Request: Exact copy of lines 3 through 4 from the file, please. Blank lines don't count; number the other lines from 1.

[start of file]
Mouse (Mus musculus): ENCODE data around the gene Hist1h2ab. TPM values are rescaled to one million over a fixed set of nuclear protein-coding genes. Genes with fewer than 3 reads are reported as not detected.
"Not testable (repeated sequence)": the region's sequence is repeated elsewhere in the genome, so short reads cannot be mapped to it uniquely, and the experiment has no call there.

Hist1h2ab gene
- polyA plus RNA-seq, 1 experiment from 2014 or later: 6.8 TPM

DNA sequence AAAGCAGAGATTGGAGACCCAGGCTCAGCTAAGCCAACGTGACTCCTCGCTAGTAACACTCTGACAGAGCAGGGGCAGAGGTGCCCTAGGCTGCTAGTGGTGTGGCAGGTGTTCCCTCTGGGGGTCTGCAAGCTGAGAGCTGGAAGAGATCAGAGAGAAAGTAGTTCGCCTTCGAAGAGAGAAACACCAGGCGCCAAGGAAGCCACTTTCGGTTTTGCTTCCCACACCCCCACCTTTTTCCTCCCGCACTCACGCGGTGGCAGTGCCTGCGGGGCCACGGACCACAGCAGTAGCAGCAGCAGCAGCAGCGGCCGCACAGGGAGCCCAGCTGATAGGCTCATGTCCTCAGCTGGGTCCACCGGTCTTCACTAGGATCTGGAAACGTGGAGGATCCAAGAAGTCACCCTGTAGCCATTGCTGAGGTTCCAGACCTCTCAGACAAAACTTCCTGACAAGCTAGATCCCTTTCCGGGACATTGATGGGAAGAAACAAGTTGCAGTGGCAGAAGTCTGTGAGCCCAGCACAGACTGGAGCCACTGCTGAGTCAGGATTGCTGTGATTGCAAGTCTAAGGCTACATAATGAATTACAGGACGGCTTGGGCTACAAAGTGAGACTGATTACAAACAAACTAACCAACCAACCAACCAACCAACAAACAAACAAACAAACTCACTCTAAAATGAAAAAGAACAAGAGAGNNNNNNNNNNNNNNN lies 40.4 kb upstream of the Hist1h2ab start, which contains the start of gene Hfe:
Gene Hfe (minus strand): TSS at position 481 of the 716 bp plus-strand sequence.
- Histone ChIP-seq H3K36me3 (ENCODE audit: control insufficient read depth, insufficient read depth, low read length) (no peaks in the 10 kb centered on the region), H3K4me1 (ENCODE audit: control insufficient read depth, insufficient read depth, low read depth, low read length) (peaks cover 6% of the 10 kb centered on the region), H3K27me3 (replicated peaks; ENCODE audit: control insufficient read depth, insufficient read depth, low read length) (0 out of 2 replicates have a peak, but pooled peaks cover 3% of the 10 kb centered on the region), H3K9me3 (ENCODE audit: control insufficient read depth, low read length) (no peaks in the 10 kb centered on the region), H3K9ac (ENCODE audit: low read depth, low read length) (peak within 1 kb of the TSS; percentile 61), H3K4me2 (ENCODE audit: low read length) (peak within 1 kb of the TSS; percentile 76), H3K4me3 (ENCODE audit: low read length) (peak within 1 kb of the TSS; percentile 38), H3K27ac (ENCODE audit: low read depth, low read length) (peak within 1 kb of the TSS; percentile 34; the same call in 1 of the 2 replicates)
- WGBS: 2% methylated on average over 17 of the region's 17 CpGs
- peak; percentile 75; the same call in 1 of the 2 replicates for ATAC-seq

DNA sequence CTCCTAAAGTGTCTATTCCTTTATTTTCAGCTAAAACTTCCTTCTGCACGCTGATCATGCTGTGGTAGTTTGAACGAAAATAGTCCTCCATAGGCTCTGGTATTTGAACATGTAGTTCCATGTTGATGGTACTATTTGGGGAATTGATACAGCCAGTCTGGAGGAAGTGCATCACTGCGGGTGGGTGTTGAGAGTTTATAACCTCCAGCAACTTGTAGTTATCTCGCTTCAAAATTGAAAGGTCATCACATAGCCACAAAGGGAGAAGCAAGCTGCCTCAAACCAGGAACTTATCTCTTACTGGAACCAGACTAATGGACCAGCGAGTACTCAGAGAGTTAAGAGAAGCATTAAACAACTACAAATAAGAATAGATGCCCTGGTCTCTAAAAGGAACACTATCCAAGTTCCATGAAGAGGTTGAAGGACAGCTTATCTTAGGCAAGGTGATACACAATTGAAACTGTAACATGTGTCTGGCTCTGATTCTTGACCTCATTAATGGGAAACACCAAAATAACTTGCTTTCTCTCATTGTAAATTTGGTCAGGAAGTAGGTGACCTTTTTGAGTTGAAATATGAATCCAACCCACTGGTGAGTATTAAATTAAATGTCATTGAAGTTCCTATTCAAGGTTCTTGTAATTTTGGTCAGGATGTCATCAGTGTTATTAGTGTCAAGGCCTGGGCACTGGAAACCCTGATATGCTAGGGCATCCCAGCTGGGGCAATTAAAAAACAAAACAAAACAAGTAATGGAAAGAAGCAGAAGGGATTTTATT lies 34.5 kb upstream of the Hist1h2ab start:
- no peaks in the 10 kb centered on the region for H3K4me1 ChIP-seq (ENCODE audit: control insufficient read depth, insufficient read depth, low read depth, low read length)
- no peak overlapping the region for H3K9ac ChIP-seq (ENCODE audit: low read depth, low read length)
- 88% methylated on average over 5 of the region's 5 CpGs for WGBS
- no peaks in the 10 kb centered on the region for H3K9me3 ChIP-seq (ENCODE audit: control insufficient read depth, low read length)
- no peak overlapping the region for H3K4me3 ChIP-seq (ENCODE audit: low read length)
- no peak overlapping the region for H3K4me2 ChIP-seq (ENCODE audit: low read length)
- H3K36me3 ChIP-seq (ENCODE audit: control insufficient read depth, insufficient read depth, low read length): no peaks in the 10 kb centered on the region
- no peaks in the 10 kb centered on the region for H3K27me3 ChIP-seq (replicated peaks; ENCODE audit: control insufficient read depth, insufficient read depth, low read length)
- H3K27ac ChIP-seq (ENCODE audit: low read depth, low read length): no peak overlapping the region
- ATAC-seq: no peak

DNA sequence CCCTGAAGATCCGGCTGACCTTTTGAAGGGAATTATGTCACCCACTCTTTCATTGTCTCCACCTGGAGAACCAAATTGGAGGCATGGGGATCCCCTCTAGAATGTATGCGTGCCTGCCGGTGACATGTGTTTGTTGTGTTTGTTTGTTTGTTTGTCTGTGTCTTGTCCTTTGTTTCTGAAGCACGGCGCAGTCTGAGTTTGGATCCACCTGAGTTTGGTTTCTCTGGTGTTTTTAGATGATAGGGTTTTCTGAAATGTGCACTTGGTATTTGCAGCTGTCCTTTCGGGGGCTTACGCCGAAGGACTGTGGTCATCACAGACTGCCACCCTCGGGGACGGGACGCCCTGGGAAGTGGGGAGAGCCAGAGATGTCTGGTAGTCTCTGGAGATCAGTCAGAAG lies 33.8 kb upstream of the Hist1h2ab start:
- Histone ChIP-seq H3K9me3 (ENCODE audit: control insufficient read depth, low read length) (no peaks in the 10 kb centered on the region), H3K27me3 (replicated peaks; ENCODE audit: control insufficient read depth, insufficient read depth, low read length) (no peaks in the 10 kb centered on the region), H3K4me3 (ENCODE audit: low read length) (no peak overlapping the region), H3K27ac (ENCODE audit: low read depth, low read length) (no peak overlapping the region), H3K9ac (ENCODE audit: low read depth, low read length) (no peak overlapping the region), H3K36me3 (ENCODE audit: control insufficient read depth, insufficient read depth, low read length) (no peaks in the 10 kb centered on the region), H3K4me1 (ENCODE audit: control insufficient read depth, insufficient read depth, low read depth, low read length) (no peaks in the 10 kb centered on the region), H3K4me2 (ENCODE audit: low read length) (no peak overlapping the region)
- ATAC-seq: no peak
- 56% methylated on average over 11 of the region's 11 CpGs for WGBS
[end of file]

Hist1h2ab gene
- polyA plus RNA-seq, 1 experiment from 2014 or later: 6.8 TPM